what the brain is actually perceiving. The holographic model implies

that our perceptions are merely an illusion. If we are perceiving an

interference pattern, what is the true nature of thing we are

perceiving? The hologram consists of both a reflected and reference

beam. What is the nature of the thing being reflected? Or equally

illusive, what is the brain's equivalent of a reference beam?


Quantum physics has presented us with a puzzling picture of the nature

of reality. Physicists have demonstrated that quanta can manifest

themselves as either particles or waves. When scientists are not looking

at electrons, they always exist as a wave, and whenever they design an

experiment to observe the elections, they always appear as particles.

Danish physicist Niels Bohr pointed out that it is meaningless to talk

about the properties and characteristics of a particle that is not being

observed. Einstein did not accept Bohr's argument. He believed that Bohr

had to be wrong because the implications of quantum theory were simply

too astounding (Talbot, 1991, p.35-38).


At the heart of the controversy was the idea of instantaneous

communication between particles. When two complimentary particles were

allowed to travel apart, their polarizations could be simultaneously

measured. Quantum theory predicted that regardless of the distance

between the particles, their polarizations would always be the same. The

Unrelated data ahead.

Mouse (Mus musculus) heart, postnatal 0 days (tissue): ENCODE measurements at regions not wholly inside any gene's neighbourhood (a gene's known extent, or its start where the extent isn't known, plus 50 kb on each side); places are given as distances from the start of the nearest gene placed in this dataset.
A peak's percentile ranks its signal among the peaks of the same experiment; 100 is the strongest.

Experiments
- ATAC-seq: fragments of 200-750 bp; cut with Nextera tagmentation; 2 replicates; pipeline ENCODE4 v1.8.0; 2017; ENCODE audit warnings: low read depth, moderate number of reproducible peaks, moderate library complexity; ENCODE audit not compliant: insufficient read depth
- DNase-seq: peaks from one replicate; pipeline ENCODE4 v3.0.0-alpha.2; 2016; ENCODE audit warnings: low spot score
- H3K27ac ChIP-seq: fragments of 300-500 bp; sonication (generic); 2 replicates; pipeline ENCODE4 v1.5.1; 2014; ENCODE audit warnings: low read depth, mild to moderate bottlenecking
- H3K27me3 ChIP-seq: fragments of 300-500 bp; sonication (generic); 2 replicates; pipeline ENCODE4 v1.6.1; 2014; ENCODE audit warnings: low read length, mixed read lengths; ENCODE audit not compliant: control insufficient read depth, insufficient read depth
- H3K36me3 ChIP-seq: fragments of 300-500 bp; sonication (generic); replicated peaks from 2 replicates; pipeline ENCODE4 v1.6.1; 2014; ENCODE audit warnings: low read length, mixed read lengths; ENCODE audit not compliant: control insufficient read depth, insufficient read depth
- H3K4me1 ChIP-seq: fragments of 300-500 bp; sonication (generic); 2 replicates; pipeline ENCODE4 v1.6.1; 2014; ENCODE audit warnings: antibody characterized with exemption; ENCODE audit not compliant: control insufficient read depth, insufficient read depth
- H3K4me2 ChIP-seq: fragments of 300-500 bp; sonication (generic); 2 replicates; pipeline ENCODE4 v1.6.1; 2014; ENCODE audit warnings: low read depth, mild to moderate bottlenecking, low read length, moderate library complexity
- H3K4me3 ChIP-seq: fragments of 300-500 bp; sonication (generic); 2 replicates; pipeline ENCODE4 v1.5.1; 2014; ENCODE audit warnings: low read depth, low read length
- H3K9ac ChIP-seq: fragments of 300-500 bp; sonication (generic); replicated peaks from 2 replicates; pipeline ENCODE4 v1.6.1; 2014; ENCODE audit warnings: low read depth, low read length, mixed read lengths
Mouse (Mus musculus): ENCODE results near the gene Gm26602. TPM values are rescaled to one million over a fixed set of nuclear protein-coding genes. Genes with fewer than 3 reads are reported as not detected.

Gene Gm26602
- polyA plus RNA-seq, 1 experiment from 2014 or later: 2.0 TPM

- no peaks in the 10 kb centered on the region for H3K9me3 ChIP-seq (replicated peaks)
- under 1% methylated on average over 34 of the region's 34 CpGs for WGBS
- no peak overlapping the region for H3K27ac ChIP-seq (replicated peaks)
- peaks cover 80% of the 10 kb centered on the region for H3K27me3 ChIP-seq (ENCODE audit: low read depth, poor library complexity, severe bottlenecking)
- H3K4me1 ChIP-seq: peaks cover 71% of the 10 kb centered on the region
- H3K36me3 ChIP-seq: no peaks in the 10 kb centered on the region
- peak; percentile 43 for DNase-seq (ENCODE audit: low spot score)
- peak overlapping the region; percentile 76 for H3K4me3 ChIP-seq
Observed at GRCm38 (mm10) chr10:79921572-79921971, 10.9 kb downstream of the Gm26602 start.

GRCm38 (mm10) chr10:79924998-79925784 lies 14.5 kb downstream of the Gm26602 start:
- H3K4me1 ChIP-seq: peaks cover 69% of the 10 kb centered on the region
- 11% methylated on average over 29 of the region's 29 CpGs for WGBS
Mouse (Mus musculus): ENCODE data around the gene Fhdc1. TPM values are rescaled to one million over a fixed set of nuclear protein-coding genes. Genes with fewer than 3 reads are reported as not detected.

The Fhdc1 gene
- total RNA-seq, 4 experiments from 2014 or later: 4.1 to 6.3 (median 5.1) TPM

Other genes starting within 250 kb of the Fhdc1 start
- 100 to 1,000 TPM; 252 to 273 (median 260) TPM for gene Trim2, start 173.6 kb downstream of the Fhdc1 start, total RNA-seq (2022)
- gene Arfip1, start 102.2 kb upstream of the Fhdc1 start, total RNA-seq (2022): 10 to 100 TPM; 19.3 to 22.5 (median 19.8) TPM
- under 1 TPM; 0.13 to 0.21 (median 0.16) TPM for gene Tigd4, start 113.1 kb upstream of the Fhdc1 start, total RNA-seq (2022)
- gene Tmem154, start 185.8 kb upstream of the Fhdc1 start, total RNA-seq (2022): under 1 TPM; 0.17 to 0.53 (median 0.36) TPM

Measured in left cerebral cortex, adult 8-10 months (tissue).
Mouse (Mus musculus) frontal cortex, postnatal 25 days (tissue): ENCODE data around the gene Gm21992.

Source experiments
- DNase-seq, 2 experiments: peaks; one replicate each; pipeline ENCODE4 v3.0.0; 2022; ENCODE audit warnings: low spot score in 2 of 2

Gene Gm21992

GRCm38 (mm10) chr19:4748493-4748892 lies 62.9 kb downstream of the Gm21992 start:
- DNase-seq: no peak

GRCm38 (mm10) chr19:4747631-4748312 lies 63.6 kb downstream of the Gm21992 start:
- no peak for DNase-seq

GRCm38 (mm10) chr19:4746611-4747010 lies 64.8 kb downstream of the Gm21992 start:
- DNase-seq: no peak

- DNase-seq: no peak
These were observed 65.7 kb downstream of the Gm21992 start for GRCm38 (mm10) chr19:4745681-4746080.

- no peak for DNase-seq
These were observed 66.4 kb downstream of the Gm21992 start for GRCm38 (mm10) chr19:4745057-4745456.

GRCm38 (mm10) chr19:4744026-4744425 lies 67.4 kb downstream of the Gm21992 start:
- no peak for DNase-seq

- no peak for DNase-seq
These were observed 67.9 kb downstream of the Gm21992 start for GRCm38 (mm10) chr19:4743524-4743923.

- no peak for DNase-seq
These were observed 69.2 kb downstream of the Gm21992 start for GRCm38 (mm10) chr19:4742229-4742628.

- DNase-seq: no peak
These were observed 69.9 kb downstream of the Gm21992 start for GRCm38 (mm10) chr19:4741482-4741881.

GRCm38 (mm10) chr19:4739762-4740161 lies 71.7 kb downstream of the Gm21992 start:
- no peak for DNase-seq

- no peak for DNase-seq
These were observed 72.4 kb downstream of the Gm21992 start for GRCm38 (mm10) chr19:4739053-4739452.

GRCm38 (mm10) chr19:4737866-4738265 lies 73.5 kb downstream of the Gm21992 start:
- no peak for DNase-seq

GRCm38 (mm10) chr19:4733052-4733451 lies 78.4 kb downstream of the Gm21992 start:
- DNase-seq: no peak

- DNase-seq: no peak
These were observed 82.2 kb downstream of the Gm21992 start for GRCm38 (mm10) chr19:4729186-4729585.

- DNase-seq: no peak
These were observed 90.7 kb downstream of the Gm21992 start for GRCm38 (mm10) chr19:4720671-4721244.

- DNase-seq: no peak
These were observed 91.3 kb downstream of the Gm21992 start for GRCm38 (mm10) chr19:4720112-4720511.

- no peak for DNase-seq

act of measuring one would force the polarization of the other. Einstein

(1935) interpreted this to mean that quantum theory was incorrect

because nothing could travel faster than the speed of light. Bohr argued

that Einstein was incorrect in thinking of the particles as separate. He

maintained that they were part of an indivisible system. Quantum theory

proved to be incredible successful and became the accepted theory even

though the technology did not exist to actually perform the experiment.


Princeton physicist David Bohm (1980) became a believer in holographic

systems during his study of plasma systems. He found that when a gas

became a plasma, the individual electrons began behaving as a unified

whole. The electrons became engaged in a process of self-organization.

Bohm became disillusioned with quantum theory because it attempted to

isolate cause-and-effect relationships from the universe as a whole. He

maintained that only a holistic view would explain the electron